Super Supermassive Black Holes (SMBHs) are formed by galaxy collisions and usually reside at the centre of the galaxies. Most, if not all galaxies, host a SMBH. Single SMBHs have been detected all over the universe, but dual SMBHs have been difficult to find. Less than ten confirmed pairs of growing black holes were known from X-ray studies so far, based mostly on chance detections. Now astronomers used a novel method to identify five more pairs!
First, optical data from the Sloan Digital Sky Survey (SDSS) were used to identify galaxies that appeared to have undergone a recent merger. From these data, scientists selected sources with separation less than 30, 000 light years and using infrared colors from the Wide-Field Infrared Survey Explorer (WISE) they chose those that were hosting a rapidly growing SMBH. This analysis revealed seven merging systems. Since growing SMBHs strongly emit in X-rays they used the X-ray satellite Chandra, to observe these sources. Chandra showed that five systems host pairs of X-ray sources, providing evidence that they contain two growing SMBHs!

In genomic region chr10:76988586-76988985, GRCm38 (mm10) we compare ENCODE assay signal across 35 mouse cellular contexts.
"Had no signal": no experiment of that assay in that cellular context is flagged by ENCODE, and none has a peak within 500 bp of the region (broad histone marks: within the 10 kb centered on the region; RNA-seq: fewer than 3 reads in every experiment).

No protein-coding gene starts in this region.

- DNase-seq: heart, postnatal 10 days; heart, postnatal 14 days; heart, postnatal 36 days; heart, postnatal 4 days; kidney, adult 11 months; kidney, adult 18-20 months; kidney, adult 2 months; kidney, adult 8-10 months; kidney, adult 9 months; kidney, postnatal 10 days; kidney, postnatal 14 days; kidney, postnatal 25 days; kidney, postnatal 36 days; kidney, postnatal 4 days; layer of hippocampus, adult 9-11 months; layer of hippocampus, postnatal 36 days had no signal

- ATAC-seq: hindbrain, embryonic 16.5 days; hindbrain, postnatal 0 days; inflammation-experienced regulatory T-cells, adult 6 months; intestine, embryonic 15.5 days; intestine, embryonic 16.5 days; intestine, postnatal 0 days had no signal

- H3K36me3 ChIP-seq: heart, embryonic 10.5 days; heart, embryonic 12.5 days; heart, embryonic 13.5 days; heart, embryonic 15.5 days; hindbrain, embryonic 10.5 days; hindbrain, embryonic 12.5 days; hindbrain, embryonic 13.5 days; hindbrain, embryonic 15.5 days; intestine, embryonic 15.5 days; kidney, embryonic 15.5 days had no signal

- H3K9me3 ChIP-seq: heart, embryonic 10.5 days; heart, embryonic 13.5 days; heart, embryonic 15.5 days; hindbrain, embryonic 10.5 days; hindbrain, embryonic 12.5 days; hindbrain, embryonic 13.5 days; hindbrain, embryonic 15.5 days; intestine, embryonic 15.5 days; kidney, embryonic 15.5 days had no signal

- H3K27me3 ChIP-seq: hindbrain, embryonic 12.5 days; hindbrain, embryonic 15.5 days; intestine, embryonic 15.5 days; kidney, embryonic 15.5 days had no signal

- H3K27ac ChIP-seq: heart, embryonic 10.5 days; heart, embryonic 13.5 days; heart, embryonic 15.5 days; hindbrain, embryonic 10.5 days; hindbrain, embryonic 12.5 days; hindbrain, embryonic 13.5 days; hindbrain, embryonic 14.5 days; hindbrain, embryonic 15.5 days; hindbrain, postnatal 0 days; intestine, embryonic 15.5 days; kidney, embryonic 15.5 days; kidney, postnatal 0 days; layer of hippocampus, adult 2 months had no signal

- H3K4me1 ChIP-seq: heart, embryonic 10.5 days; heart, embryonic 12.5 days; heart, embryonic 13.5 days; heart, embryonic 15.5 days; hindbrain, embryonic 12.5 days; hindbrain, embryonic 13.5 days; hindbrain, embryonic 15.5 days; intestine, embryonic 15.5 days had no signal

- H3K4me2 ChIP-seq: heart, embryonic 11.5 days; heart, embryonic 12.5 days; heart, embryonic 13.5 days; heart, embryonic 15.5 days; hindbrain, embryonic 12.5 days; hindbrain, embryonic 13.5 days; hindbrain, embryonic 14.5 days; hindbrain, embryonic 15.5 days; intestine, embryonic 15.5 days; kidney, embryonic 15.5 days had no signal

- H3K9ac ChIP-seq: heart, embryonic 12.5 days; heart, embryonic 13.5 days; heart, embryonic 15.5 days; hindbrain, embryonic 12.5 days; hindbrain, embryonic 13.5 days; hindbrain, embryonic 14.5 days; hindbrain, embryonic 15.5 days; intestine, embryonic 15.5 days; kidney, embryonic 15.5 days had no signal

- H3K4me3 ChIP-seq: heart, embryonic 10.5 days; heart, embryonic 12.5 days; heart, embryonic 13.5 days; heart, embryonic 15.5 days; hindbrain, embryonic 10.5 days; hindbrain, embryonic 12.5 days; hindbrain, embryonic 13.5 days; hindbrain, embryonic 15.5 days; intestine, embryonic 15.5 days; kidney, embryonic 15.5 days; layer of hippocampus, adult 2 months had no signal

These results could shed light on how black holes grow and have also implications on the field of gravitational waves. Using the Laser Interferometer Gravitational-Wave Observatory (LIGO) and the VIRGO interferometer, astronomers have detected the signals of merging black holes, but these are stellar black holes, weighing about eight and 36 times the mass of the Sun. SMBHs, on the other hand, weigh millions of times the mass of the Sun. When the aforementioned detected pairs of SMBH come even closer together, they will merge into a single even bigger black hole. During this process an enormous amount of energy will be released, as mass is converted into gravitational waves.
Studying pairs of Supermassive Black Holes, will allow us to understand how common these systems are and therefore predict the signals from gravitational waves. A new era in exploring the universe begins.